It should be obvious to everybody that Cash isn't making these statements as an attempt to personally attack people, but as a man in charge of a business.  He's making business decisions and should be allowed to comment on those business decisions as he sees fit, especially as he has become a more powerful player in that business.  Don't get on the guy for doing his job.  And don't get on him for making a perfectly reasonable statement about Derek Jeter.  I like Jeter as much as any Yankee fan, but the more important thing is always the name of the front of the jersey, not on the back.

Cash is the one voice that we should all want to hear discussing situations like this, whether we agree with his assessment or not.

4 comments:

Rasheeda Cooper said...

Morning Captain,

I think the problem that people had with this--myself included--is not what Cash said, but the fact that he said it. It has never been discussed with Jeter, to anyone's knowledge that he would ever be moved, and we can all safely assume that after playing the same position for his entire career and excelling at it at the level Jeter has, it's unlikely that even when the front office approaches him on this--the right way--he's going to be happy about it. So, why even bring this up to the media? Yeah, it's a hypothetical at this point, but should it be discussed outside of the person it's relevant to?

If you worked as, say, a manager for a company all your life and then as you approached retirement age, realizing that your production is slowing down, you and everyone familiar with your company may know that you could be moved to a lesser role until you call it quits, but how would it feel to you to know that your demotion was being discussed, even hypothetically, among your peers without that discussion ever having been made with you?

It's probably inevitable that Jeter's days as an SS are numbered, but it's bad PR to discuss that when it's not even a relevant situation at this point, or when it hasn't been posed to Jeter.

The Captain said...

My big thing with it is still the bad rap Cash got for speaking in the first place. Players can talk about anything, their agents can talk about anything, owners can talk about anything. Why can't Cash?

And I would have to disagree with the thought that this isn't a relevant issue right now and has never been discussed with Jeter. As I said before, his defense has been in serious decline for a while now. Everybody knows it. That point is very relevant and that's why there are all sorts of sabermetric defensive stats that can show the number of balls Jeter doesn't get to. I guarantee that point got brought up multiple times during the contract negotiations.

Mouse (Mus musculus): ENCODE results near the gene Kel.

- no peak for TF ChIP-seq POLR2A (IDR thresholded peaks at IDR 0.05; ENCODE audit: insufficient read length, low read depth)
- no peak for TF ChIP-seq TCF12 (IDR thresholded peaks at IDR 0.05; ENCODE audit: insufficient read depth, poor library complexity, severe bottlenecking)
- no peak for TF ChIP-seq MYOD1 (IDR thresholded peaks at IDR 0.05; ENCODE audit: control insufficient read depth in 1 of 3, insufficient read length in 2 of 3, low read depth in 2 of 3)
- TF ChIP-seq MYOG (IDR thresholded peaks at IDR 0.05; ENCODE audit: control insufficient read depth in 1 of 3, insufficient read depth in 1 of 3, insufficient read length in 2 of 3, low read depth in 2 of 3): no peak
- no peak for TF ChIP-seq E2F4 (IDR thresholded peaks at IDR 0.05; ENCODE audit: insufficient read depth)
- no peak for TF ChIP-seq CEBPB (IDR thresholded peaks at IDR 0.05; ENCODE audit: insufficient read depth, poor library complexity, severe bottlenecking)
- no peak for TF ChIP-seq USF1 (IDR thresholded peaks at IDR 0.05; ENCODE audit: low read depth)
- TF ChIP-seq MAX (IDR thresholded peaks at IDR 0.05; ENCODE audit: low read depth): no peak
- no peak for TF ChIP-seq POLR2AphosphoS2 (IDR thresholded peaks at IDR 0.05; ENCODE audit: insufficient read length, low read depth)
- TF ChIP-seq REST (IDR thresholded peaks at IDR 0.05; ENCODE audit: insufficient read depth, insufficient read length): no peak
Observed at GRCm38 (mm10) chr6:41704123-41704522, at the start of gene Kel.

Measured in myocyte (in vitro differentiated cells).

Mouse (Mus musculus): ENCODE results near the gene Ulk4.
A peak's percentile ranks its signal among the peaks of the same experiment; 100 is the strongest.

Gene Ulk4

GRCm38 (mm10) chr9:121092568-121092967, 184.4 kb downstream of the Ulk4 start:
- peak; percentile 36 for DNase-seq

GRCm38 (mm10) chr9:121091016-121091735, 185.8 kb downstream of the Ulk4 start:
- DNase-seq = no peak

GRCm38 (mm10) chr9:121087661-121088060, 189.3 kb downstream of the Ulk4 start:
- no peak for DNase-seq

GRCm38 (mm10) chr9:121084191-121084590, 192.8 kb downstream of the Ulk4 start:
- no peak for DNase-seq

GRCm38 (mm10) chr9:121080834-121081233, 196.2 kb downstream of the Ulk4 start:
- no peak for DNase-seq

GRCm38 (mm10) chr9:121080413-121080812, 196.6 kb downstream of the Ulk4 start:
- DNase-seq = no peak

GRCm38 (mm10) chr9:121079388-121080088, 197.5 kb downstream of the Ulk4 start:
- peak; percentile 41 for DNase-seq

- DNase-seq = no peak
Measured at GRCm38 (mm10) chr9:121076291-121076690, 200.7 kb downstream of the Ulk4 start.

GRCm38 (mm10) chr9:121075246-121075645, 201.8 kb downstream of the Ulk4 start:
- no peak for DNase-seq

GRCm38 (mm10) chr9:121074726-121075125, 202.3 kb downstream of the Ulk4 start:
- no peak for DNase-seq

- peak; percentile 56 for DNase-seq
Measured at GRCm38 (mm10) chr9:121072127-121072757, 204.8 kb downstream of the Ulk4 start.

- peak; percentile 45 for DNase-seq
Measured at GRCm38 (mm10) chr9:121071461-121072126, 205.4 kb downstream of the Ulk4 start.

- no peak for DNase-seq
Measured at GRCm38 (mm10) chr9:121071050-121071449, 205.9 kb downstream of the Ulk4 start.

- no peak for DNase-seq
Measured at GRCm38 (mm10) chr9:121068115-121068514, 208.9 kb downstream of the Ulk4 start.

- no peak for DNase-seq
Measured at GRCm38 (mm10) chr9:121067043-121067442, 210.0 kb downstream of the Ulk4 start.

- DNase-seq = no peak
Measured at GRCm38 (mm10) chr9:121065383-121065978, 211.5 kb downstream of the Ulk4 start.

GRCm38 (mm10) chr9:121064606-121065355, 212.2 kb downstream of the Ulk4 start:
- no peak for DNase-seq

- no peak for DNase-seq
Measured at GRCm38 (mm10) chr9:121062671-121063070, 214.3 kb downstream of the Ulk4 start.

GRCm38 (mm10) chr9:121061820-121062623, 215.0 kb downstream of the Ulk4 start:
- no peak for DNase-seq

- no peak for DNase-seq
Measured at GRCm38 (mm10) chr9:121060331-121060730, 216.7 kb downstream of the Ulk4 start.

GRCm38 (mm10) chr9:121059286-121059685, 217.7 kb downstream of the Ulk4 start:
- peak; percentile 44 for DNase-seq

I don't disagree with the point that feelings get hurt, and nobody likes/wants to see Jeter get old. But it's a fact of life and everybody has to accept it, Jeter included. It's not meant to be personal, it's a business decision. And I don't have a problem with the GM of the Yankees discussing business decisions.

Rasheeda Cooper said...

Ok, but I have to disagree with you on the relevancy of this because Cash said himself that Jeter moving was not something that they needed to look at right now. His own words were, "Jeter's our shortstop, period." And as for it being discussed with Jeter, yes, I'm certain that his decline has been discussed as it had everything to do with the stalemate between him and the front office, but I seriously doubt that anyone has ever discussed with Jeter moving to another position.

I have no problem with accepting Jeter aging. During the "Jeter negotiations," I even blogged that the front office needed to make Jeter and his agent realize his decline is a big factor in the team not bending on giving him a ridiculous contract. I just see no reason to antagonize a situation that 1)according to Cash himself, is not even on the radar yet and 2)won't be an amicable situation even when the time comes for it to happen.

I'm a big-time fan of Cash. But I just think that this would have been one of those times when he could have "skirted" around the question for the sake of damage control. What is a positive to this, I believe, is that Jeter has even more incentive to work his ass off this offseason and rake when the season starts.

The Captain said...

He's in Tampa working on his hitting already, so that theory of yours already seems to be spot on.

I think Cash saying that Jeter not moving was his version of damage control after the initial statement. Everybody can say it's not an issue all they want in the public, but the numbers show that Jeter is already defensively-deficient SS and behind closed doors, everybody in the organization knows it.

Based on the stats alone, it would be wrong to say the "Jeter at SS" issue isn't relevant.